Fort Bragg's "stereotypical" Black History Month menu: Does it make you angry or just hungry?

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Photo via Gawker

Gawker knocked Fort Bragg’s special Black History Month meal of fried chicken, pigs feet, ham hocks and collard greens, saying “all the stereotypical foods are represented.”

Many of the commenters on the original Gawker post did not seem outraged. Should they have been? Does offering soul food reinforce stereotypes or recognize a cultural contribution?

[Note: I hate to have to say this, but if the comments are offensive,  they’ll never be approved.]

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11 Comments

  1. It is stereotyping any more that having a Luau to represent Hawaiian, or serving egg rolls, and chow mein for a chinese theme…It is just a historical theme…FYI the chow hall/DFAC do serve these items several times a year. Southern cooking or Soul food is just that…why does everything have to be p.c. or scrutinized. Can there be some traditions, some enjoyment, and can a menu be just a menu. Like the first poster said..that is most the home cookin’ restaurant’s in NC around the Fort Bragg… it is just a menu..:o(

  2. How is this stereotyptical? Out of the 20 items listed on the menu, I enjoy and eat on a regular basis about 15 of them. Nobody would mistake me for a black person. Most of my family also enjoy these items. Somehow these foods got labled as “black food.” Everybody forgets that these items are typically cheaper to buy. But there were plenty and still are plenty of lower income white people and other races also. Would this become stereotypical of “poor white” people too?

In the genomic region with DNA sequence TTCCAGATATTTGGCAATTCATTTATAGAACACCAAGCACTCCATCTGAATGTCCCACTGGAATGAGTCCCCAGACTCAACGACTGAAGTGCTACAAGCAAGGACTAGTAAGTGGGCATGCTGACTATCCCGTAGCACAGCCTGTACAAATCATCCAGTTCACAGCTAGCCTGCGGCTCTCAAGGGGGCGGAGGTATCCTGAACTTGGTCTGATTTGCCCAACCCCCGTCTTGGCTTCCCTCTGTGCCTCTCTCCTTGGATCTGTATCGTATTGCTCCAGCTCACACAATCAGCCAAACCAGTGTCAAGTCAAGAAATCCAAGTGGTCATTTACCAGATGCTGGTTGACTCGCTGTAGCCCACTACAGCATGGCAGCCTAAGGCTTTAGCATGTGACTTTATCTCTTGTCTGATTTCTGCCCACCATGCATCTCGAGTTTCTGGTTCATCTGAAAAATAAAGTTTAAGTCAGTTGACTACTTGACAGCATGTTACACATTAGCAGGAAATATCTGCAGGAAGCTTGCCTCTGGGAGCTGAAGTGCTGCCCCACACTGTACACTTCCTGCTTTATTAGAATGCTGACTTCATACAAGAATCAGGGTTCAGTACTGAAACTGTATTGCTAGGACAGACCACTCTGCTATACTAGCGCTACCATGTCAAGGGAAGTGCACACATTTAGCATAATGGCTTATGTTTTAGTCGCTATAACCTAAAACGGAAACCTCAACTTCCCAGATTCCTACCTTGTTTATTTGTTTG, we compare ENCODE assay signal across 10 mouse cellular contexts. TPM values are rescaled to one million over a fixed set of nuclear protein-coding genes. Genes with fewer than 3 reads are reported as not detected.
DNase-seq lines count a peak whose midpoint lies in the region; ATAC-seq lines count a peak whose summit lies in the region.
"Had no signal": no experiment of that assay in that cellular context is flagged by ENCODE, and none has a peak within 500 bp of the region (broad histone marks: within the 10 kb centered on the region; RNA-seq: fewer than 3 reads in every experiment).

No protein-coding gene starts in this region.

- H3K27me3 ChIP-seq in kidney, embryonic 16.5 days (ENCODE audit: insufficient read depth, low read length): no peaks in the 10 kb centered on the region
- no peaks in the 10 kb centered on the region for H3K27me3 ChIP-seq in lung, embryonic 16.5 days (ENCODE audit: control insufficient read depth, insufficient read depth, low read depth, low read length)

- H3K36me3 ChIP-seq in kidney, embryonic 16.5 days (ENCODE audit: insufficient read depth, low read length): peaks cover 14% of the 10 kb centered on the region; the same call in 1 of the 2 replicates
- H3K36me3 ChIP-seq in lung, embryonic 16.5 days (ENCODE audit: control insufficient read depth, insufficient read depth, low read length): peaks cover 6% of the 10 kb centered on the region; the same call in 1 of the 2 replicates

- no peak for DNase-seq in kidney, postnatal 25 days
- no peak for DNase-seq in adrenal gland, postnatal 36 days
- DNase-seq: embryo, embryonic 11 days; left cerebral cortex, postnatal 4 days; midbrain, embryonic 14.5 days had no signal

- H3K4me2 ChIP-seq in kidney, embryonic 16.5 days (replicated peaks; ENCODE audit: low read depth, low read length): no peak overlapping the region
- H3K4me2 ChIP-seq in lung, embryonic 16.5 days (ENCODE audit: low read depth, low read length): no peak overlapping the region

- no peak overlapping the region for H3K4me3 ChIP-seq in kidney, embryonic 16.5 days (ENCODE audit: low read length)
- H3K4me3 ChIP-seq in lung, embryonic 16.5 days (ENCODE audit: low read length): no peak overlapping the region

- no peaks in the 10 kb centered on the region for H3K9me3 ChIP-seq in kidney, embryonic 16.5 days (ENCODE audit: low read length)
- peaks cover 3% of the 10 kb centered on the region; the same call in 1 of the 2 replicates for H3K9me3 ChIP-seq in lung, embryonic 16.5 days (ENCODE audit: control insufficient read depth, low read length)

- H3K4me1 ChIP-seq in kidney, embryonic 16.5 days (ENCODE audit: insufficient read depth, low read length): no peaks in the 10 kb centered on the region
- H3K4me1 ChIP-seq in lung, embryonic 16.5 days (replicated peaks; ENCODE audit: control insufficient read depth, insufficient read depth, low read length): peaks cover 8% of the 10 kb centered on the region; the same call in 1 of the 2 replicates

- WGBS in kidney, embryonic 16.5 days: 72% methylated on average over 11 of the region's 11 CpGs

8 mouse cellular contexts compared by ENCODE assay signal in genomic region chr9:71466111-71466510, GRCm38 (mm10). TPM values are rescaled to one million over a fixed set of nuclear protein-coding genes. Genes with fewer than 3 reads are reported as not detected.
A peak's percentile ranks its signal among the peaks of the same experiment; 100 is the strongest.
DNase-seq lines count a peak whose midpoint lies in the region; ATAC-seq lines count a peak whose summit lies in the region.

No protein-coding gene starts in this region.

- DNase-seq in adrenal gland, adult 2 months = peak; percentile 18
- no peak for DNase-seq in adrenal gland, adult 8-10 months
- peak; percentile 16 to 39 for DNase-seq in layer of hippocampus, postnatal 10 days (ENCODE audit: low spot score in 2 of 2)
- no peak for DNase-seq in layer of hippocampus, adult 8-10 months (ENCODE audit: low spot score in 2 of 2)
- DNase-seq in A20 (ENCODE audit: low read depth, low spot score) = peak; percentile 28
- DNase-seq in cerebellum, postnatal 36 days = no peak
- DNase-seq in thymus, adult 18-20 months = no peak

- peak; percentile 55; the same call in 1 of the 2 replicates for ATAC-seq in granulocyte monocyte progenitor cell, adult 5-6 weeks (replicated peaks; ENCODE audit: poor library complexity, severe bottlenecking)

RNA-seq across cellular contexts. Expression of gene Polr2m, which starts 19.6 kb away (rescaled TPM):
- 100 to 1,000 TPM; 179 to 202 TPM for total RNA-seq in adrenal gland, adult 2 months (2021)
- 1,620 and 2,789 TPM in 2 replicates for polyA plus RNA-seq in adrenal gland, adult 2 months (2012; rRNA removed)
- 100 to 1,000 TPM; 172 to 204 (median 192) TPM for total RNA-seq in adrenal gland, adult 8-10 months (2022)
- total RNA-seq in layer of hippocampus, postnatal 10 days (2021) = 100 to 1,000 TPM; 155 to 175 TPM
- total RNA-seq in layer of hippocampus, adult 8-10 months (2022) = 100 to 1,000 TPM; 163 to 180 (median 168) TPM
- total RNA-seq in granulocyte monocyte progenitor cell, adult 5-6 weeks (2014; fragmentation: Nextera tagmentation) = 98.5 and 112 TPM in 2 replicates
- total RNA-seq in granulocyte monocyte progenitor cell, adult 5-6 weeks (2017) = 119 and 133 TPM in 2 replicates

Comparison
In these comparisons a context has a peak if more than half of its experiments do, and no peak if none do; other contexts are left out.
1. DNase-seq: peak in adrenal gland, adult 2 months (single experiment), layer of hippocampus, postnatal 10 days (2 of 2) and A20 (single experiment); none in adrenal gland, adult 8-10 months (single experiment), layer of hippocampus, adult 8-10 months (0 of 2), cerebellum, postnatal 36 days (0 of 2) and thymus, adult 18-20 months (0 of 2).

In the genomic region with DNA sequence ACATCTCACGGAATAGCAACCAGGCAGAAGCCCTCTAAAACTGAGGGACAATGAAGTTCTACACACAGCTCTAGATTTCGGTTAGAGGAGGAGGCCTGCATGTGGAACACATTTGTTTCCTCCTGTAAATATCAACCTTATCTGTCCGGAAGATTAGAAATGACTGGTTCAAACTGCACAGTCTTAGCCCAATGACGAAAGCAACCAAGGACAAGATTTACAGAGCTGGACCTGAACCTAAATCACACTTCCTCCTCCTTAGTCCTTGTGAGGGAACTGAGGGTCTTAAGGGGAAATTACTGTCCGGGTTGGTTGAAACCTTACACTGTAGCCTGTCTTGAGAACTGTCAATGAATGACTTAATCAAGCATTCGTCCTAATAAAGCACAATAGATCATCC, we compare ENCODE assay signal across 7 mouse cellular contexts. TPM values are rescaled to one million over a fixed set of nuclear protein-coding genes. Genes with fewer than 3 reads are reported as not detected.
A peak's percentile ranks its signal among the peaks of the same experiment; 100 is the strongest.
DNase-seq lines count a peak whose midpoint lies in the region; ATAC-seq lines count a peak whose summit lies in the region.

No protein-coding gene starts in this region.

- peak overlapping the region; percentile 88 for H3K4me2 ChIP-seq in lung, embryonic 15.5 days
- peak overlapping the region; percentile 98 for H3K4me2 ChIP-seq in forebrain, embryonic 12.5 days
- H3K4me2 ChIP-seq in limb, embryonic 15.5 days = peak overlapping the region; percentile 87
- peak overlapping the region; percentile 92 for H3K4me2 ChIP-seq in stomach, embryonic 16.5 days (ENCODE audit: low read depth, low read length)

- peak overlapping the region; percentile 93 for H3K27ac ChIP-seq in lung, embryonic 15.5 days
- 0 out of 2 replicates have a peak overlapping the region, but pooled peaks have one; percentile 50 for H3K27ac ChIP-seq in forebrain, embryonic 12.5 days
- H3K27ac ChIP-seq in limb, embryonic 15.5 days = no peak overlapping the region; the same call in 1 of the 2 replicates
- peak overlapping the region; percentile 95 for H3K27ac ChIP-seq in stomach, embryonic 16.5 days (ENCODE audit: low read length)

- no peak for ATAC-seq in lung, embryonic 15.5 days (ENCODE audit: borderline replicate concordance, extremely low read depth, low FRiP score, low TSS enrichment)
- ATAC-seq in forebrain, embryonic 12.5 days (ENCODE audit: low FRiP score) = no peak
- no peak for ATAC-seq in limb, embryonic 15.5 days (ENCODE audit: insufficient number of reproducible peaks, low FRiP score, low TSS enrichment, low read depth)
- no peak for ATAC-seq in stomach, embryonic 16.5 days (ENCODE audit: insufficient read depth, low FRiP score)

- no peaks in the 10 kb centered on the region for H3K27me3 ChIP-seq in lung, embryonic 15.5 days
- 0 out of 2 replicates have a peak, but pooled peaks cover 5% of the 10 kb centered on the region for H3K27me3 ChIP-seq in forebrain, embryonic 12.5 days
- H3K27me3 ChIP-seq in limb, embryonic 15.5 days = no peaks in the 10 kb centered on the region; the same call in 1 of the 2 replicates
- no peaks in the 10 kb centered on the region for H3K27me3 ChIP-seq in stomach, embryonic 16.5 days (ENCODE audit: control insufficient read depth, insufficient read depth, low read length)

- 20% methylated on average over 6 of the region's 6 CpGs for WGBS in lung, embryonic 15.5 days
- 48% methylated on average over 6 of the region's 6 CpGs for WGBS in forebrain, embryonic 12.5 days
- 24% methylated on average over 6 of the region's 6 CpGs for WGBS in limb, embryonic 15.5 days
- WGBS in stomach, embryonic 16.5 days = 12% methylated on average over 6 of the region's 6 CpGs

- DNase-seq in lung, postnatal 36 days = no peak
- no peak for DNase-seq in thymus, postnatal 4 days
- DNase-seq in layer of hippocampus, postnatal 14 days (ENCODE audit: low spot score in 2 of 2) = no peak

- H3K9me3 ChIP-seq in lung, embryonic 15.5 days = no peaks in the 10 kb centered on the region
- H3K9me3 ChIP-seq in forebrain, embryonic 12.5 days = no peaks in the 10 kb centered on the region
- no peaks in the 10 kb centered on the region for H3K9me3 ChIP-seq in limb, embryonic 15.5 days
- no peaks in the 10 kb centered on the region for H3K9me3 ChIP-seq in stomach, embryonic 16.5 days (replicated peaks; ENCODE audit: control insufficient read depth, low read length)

3. How did southern mountain cooking become known as “Soul Food”? This is the same food that I grew up eating in the Blue Ridge Mountains of VA. It’s as much my culture as theirs and I’m just a simple white hillbilly.

  4. Yes, I believe this menu reinforced sterotypes because it makes it seem as if “all” black people eat like this. I am a black female and 95% of the things on this menu I wouldn’t dare eat. This menu does not represent me at all. I eat more healthier than this. I thank God they wasn’t bold enough to throw the mother of all black folk stereotyped meals on the menu which are “chitterlings”. I believe the military need to get rid of these dining facility menu’s in which they think represent a race as a whole. Food shouldn’t be part of the Military Race/Heritage theme in my opinion. The focus of the military heritage months should be teaching a good curriculum to all races that help dispell myths about fellow servicemen/women of another race. By the way, I never ate over a black relative or friend home in my 40 years of living and seen them cooking “Fried Rice”. It appears we don’t even know the traditional foods that even need to be on this menu.

  5. I don’t see it as stereotyping. It is celebrating and southern. I would be like saying serving lasagna at an Italian festival is stereotypical. It is not! It is celebrating food of our heritage and sharing it with some that may not have had it. That is what it is about..sharing.

  6. Please… it’s a menu that represents history… and these foods are the items that many people of all races and religions enjoyed.
    Get over yourselves and enjoy!

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